Cardiomyocytes are cardiac muscle cells. They are terminally differentiated and facilitate contractile forces (“beatings”) of the heart. Grown in vitro as a monolayer sheath, cardiomyocytes are connected by gap junction proteins that help synchronize contraction-relaxation cycles of the cardiomyocytes. Cardiomyocytes may be used in various in vitro or in vivo studies; transplantation into normal or diseased systems; cardiac toxicology studies; or cardiovascular developmental studies. Cardiomyocytes have a high mitochondrial density, which allows them to produce adenosine triphosphate (ATP) quickly, making them highly resistant to fatigue.

What are the hallmarks of mature human cardiomyocytes?
It is a somewhat controversial topic. There are several ways to define mature cardiomyocytes. We found a reference paper (Bedada et al., 2014) that shows the transition from human TNNI1 (ssTnl) to TNNI3 (cTnI) in a specific stoichiometric manner is a reliable hallmark of mature “adult” cardiomyocytes. Another notable hallmark is calcium storage, (otherwise known as calcium handling), via functional sarcoplasmic reticulum (SR) structures in the cell. Ca signaling controls excitation–contraction coupling (ECC) in heart muscle (Hwang et al., 2015). L-type calcium currents, caffeine-induced calcium transients, and calcium transport are conducted by sarcoplasmic reticulum’s Ca ATPase transporters/ion channels and Na/Ca Exchangers. The importance of calcium can’t be emphasized enough: Intracellular calcium binds to the troponin complex and activates myofilament contractions. For relaxation to occur, calcium must be removed from the cytoplasm. Thus, calcium is the key to electrical activation and contraction, and dysfunctional calcium handling is associated with contractile dysfunction, arrhythmia, and other heart diseases.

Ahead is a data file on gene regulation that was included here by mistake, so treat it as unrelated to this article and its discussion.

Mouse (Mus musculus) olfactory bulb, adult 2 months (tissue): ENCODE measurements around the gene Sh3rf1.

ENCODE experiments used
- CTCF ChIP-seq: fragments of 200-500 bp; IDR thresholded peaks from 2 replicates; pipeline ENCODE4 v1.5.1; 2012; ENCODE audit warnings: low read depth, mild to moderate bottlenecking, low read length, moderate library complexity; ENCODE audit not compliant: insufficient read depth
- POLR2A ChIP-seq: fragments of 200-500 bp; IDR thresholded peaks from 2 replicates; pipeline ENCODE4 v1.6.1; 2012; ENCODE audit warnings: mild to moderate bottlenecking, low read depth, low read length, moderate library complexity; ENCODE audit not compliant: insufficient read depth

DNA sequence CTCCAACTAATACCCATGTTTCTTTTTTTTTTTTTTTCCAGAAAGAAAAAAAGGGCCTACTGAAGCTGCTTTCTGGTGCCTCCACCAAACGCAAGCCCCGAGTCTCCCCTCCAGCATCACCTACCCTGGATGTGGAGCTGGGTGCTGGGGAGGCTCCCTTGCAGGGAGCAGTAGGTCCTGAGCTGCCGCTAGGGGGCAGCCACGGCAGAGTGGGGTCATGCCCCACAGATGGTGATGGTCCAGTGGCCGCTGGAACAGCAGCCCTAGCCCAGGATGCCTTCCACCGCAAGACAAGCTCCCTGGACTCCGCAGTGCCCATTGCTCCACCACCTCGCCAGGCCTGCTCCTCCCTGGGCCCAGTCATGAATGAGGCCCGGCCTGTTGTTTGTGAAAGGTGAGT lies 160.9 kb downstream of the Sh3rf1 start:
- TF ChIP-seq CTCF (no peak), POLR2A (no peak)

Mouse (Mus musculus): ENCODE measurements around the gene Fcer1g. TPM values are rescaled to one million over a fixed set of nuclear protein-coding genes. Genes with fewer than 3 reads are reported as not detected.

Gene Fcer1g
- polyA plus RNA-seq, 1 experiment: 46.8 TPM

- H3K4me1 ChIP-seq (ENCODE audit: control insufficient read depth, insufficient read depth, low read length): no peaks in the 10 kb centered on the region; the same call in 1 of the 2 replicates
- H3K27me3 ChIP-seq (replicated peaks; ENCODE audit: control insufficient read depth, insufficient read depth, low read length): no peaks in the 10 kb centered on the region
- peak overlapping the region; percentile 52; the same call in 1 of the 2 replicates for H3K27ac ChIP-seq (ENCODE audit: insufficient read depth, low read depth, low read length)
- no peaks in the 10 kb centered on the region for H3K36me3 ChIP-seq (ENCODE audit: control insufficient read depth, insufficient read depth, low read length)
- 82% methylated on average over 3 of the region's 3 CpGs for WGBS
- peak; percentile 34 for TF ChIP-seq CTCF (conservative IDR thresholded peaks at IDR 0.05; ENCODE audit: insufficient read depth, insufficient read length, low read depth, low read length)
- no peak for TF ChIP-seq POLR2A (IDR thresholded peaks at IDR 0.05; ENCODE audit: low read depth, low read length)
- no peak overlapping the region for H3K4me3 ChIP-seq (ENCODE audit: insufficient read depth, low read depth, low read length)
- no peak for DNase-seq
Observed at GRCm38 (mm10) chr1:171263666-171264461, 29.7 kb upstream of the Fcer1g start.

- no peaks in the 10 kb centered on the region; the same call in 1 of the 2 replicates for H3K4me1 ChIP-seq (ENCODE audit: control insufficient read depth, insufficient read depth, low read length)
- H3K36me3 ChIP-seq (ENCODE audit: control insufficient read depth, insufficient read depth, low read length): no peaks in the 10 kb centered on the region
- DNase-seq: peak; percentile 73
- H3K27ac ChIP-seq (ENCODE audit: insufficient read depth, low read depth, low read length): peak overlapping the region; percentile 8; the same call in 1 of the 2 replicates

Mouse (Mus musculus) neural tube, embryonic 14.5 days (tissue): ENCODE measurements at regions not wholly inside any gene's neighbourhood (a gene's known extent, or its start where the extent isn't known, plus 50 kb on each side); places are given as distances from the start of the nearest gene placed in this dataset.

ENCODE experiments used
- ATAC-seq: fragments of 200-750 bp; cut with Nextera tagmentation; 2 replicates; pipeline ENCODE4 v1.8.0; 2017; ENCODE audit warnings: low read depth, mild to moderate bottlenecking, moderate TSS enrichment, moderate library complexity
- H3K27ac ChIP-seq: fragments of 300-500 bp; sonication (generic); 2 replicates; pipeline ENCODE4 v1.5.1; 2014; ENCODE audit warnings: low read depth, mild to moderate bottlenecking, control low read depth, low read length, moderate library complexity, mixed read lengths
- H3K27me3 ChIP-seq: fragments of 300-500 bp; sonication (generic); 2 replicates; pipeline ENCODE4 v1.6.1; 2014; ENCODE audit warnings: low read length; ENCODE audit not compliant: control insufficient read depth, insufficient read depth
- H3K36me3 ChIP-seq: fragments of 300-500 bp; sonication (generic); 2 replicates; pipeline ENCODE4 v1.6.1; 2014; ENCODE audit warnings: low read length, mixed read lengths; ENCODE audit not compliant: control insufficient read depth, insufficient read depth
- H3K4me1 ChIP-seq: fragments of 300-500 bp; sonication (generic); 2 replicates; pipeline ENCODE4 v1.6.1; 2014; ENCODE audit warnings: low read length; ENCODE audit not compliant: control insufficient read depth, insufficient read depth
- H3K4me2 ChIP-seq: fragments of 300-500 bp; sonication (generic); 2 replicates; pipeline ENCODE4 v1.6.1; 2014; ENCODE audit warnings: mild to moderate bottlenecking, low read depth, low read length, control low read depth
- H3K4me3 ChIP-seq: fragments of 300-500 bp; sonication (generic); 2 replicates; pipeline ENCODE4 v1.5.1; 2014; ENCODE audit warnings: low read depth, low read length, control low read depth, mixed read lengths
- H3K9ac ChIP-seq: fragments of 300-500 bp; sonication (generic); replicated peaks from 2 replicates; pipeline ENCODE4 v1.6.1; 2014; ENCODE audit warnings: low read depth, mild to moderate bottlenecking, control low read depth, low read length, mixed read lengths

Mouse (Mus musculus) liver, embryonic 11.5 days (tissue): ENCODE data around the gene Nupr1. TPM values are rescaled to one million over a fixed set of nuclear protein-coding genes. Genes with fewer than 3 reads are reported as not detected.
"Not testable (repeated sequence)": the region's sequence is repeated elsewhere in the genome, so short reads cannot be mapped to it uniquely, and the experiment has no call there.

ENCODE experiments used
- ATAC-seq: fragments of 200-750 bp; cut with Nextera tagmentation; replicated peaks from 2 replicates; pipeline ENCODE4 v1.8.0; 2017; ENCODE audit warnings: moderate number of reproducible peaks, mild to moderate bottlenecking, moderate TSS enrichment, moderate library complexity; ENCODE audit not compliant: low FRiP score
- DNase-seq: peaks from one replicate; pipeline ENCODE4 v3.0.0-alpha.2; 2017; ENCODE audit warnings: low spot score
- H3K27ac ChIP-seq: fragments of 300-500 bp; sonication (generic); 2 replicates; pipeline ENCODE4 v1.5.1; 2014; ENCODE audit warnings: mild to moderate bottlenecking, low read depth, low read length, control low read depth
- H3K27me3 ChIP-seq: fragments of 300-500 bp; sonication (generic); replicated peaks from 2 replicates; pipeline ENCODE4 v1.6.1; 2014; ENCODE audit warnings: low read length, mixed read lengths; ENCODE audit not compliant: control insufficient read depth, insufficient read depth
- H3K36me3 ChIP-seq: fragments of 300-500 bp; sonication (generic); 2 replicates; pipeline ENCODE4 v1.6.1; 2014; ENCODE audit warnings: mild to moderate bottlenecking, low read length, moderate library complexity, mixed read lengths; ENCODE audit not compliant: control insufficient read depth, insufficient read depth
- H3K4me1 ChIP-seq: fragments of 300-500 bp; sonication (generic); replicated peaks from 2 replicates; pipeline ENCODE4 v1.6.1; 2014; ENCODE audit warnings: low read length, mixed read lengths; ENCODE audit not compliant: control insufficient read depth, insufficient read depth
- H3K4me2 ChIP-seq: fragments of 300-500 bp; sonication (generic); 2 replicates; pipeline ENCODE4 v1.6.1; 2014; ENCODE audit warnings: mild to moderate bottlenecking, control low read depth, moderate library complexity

How can we distinguish between ventricular and atrial cardiomyocytes?
Ventricular cardiomyocytes and atrial cardiomyocytes originate from the distinct mesoderm subpopulations. In this paper (Lee et al., 2017) describes that atrial and ventricular mesoderm are distinguished by RALDH2 and CD235a expression patterns. Furthermore, the reference paper describes the finding that atrial cardiomyocytes are influenced by autocrine retinoic acid signaling (specifically, between day 3 to day 5 of the ALDH+ mesoderm lineage).

Which cardiomyocyte “type” is appropriate for stem cell therapy?
Scientists debate about this question. Many agree that atrial cardiomyocytes are the preferred choice. However, questions remain as to 1) how can stem cells derived cardiomyocytes get transplanted into the human heart; and 2) how long will it take for patient’s body to integrate the transplanted exogenous cardiomyocytes.

Until next time!